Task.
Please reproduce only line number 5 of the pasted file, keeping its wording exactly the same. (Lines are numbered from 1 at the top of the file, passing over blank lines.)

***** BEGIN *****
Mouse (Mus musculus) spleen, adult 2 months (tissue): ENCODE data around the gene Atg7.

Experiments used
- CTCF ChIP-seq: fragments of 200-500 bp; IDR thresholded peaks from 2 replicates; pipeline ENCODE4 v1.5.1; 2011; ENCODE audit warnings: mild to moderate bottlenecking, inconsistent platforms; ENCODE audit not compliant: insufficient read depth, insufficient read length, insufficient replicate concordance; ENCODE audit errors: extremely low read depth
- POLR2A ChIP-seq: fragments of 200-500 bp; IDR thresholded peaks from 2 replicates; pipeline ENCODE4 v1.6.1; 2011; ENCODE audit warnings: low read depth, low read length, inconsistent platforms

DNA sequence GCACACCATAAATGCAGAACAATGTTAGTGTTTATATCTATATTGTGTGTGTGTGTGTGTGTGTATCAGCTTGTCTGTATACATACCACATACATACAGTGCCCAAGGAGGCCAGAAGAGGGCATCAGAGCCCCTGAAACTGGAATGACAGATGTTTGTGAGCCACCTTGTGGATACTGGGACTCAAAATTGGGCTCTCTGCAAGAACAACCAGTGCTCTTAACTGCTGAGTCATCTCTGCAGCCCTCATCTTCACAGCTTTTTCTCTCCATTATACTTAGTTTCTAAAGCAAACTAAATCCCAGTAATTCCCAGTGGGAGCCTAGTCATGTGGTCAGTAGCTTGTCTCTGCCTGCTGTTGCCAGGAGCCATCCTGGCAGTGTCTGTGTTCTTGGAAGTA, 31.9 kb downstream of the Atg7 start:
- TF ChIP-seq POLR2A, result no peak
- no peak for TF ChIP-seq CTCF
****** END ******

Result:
DNA sequence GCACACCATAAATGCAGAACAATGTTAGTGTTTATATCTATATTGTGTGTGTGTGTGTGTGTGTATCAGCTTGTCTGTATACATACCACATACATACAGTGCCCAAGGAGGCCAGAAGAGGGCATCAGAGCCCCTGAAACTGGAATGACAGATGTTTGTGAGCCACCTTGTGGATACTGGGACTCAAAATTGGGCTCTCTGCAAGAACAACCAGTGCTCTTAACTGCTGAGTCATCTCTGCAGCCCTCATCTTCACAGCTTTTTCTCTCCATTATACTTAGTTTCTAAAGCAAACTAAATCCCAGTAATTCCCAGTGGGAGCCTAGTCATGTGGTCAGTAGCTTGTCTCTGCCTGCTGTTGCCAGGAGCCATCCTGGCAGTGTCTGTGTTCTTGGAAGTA, 31.9 kb downstream of the Atg7 start: